Whew. Okay, so I “won” NaNoWriMo 2014, my ninth win. This year’s book was the Victorian erotica novel, The Westerman Affair.
Here’s a peak at my progress through the month of November via Facebook:
p.s. In the midst of NaNoWriMo this year, I had an anthology go up for pre-order, I celebrated a big birthday, I had another short story involved in a blog tour, and I posted a bunch of photos of half-naked men. You’ll have to check my Facebook feed for all of this!
Another project I was involved in this year was Writer’s Digest’s There Are No Rules blog. Below are links to the NaNoWriMo 2014 blog posts I was involved in:
Meet the NaNoWriMo Experts: You’re Not Alone: NaNoWriMo Experts Share Their Stories & Experiences
Starting NaNoWriMo: Finding the Motivation to Write
Don’t Let NaNoWriMo Get The Best of You: Find Your Happy Place
Writer’s Block: Avoiding the Struggles of NaNoWriMo
Adapt Your Writing: How NaNoWriMo Changes Your Daily Writing Routine
Halfway There: Finishing NaNoWriMo Strong
The NaNoWriMo Progress Report: How Are You Feeling?
One More Week: Staying Motivated at the End of NaNoWriMo
Lessons Learned: Takeaways From NaNoWriMo
I just submitted one more contribution to the Writer’s Digest blog series, so I’ll post the link if and when it goes live [Update: link posted above]. However, I’m posting the content below. It’s aimed at everyone who thought about attempting NaNoWriMo but was afraid to do so or people who quit NaNoWriMo because of self-doubts:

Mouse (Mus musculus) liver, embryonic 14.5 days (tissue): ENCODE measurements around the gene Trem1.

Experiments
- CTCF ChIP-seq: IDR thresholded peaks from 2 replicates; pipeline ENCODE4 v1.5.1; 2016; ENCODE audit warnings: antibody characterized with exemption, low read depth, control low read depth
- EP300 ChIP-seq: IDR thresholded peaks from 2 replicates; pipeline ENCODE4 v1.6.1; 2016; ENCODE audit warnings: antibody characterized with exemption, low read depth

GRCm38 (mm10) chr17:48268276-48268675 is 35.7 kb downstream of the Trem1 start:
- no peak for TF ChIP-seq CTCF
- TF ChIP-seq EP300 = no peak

You know what? My story is a mess. There are inconsistencies, plot holes, and I have no idea where my hero’s sister went after page 3, but she suddenly became an important plot device at the end of the novel.
If I handed the manuscript to an editor right now, it would come back to me slashed with red and flagged with comments like “what does that even mean?”
Well, I know what I meant to write, my characters know what they meant to say, but you know what? No one else knows any of this right now.
That is the beauty of NaNoWriMo. You’re writing for the sake of writing, forming all those ideas and images into words. They may be the most clunky words ever, but they are words. And words can be reformed into better words. That process is called editing.
To quote Chuck Wendig: “Writing is when we make the words, editing is when we make them not shitty.”
To quote Nora Roberts: “You can’t edit a blank page.”
November is not National Novel Editing Month. Nope. (Apparently that is officially in March.) November is writing quantity month. 50,000 words of quantity.
What did I get out of writing quantity not quality? I got a few plot twists and details that I had not considered when I started working on the outline. I also cut some fat out of my story. I had a whole plot line involving the hero’s sister that just didn’t add anything to the story, and, I discovered while frantically typing, I wasn’t interested in that plot line anyway. However, as noted in the first paragraph of this essay, the sister still needs to play some part. I’m just not quite sure what that part is.
If you’ve ever wanted to write a novel, NaNoWriMo is the way to do it. The great thing is that 1667 words a day is a big chunk of words and yet, at the same time, a manageable chunk of words. I actually pace myself accordingly (although I tend to write in scenes rather than word chunks). I’m not a fast writer, I’m not the best writer (initially; I pretty much rock after edits), so if I can do this, so can you.
NaNoWriMo. We’re all winners.